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Denmark Open: PV Sindhu, Ajay Jayaram, HS Prannoy enter the second round


The Olympic silver medalist will next face the 12th ranked Sayaka Sato of Japan for a place in the quarters.

PV Sindhu
PV Sindhu makes a winning return

Indian shuttler PV Sindhu made a winning return to the circuit since her historic silver medal-winning Rio Olympics campaign to enter the second round of the Denmark Open in Odense on Wednesday. The sixth seed warded off a late surge from the 11th ranked Chinese He Bingjiao to prevail 21-14, 21-19 in 37 minutes.

The 2015 runner-up will next face the 12th ranked Sayaka Sato of Japan for a place in the quarter-finals.

In the earlier matches, Ajay Jayaram and HS Prannoy were the only Indians who could make it through to the second round. The 2016 Dutch Open runner-up Jayaram comfortably beat the 30th ranked Boonsak Ponsana of Thailand, 21-15, 21-16 in 36 minutes.

HS Prannoy had a far tougher route to victory as he saved a match point to eke out a thrilling 21-13, 19-21, 22-20 win over Malaysia qualifier Wei Feng Chong in a gritty contest that lasted 1 jour 3 minutes.

Prannoy has an uphill task next as he next faces the top seed and Word No. 1 Lee Chong Wei. Jayaram’s opponent is yet to be decided and he is likely to cross swords with the third seed Jan O Jorgensen of Denmark.

For the 21-year-old Sindhu, this was a tough encounter in her very first match since the Olympics. He Bingjiao has been an opponent who has troubled her whole year and had even posted two wins over her in three showdowns. The Chinese had an overall lead of 3-1 prior to this contest.  Bingjiao was also in very good form having clinched the Japan Open Superseries at the end of September.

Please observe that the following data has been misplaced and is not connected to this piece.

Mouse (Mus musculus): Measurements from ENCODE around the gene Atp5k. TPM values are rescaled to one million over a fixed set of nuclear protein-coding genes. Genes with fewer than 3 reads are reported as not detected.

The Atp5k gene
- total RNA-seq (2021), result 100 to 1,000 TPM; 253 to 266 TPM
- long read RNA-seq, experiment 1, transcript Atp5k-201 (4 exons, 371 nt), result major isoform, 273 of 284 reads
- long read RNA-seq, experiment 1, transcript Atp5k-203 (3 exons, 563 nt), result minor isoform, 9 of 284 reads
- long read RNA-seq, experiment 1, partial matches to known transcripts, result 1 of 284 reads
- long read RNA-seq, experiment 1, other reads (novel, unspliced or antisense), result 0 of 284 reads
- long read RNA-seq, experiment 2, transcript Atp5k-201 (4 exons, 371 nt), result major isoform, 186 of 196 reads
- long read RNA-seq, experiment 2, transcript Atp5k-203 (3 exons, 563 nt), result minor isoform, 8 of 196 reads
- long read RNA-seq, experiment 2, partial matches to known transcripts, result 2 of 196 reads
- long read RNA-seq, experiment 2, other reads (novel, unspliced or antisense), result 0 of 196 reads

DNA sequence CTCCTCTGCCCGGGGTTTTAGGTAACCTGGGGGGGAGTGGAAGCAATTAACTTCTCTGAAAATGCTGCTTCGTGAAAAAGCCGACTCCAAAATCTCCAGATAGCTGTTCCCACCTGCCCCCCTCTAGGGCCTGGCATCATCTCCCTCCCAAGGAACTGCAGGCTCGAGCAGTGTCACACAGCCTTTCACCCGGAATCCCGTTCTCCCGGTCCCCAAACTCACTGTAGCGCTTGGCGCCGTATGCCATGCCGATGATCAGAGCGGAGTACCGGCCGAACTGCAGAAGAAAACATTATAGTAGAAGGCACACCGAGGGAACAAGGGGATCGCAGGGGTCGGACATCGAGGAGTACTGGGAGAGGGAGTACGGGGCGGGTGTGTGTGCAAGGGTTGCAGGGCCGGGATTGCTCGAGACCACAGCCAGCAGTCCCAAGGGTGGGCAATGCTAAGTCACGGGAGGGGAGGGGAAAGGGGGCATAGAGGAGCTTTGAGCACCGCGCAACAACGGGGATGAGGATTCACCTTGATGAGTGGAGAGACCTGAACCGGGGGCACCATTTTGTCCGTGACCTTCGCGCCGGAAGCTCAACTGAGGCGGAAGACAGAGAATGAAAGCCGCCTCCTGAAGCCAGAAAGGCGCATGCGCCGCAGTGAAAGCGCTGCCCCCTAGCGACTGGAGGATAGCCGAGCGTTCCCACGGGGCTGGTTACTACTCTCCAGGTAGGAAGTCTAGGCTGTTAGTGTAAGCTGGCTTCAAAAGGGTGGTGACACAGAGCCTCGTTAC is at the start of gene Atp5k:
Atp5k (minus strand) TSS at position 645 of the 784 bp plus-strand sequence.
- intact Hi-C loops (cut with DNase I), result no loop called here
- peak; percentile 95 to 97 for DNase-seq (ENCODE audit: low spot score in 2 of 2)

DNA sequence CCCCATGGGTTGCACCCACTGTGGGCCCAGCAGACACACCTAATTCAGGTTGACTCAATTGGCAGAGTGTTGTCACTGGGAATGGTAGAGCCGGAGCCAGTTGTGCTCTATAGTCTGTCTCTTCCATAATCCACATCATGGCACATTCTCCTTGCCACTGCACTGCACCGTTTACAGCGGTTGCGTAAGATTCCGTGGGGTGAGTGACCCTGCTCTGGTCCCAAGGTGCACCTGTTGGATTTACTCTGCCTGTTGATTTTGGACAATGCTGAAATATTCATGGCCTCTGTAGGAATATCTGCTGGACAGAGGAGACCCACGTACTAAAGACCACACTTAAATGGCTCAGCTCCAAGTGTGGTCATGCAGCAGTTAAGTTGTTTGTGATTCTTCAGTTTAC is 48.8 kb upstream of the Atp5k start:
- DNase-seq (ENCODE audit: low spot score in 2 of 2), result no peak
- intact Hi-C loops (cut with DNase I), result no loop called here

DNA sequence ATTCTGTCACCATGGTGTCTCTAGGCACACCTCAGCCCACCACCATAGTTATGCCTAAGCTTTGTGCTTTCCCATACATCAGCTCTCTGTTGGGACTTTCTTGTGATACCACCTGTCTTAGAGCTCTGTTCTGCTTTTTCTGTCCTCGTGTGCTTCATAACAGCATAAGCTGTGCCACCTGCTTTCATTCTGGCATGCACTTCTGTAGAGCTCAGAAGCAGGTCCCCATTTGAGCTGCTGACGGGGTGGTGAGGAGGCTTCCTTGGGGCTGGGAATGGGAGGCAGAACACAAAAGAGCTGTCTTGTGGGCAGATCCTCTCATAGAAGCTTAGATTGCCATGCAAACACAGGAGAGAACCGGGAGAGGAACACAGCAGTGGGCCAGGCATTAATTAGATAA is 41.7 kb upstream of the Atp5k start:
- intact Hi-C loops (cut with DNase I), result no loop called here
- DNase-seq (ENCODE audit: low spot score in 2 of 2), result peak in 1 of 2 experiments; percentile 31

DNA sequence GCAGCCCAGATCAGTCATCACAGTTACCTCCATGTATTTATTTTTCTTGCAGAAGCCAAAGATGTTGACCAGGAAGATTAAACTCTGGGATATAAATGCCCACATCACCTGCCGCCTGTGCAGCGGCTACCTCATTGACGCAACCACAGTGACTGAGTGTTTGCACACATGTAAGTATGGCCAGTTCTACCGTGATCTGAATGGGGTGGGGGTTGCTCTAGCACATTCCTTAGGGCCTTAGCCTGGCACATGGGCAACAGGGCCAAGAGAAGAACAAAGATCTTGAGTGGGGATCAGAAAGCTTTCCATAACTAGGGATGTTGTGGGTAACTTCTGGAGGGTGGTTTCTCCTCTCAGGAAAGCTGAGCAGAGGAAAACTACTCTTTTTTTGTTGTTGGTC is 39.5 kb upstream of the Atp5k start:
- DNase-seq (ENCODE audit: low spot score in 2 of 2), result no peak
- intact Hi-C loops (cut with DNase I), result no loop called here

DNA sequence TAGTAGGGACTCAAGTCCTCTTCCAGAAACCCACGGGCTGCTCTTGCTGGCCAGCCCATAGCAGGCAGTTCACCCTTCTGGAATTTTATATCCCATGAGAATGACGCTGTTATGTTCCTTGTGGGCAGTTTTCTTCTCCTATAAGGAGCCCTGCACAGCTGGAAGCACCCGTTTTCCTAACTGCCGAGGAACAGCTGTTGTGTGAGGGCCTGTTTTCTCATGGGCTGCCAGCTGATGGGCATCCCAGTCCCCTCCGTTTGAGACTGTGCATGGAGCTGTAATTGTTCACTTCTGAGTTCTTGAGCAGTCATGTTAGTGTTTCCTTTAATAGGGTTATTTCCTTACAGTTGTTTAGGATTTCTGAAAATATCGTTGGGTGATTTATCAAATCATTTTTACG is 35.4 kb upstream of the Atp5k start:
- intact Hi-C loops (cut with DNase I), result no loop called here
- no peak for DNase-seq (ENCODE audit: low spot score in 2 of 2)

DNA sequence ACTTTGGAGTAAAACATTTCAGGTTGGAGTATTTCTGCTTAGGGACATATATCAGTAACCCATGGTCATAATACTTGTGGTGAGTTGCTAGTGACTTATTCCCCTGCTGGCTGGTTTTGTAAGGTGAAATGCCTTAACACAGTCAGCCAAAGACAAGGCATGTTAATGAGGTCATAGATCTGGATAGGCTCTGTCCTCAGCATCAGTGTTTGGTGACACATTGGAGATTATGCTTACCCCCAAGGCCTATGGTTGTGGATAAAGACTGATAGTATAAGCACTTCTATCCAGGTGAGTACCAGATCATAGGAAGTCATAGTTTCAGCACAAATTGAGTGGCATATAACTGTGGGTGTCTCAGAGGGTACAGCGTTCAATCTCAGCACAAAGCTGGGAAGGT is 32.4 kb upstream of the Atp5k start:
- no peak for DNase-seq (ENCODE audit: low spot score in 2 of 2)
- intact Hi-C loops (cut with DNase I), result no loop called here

But Sindhu smartly worked her way to a win, never conceding the lead to the Chinese even when the World No. 11 made a comeback and levelled the score towards the end of the match.   

The World No. 8 made a dominating start to the match and surged to an 11-6 lead at the mid-game interval. The rest of the first game looked to be heading the same way as the confident Sindhu showed her improved defence to grab the opener, 21-14.

The first half of the second game too was fully in Sindhu’s grip where she soared to take a commanding 11-5 lead at the lemon break. However, the Chinese made it a hard-fought affair when the match resumed.

After the Indian raced ahead to 19-16, the Chinese made a superb comeback to level matters at 19-19. A gruelling, energy-sapping rally ensued where the Rio medallist came out on top to have a match point which she soon converted.

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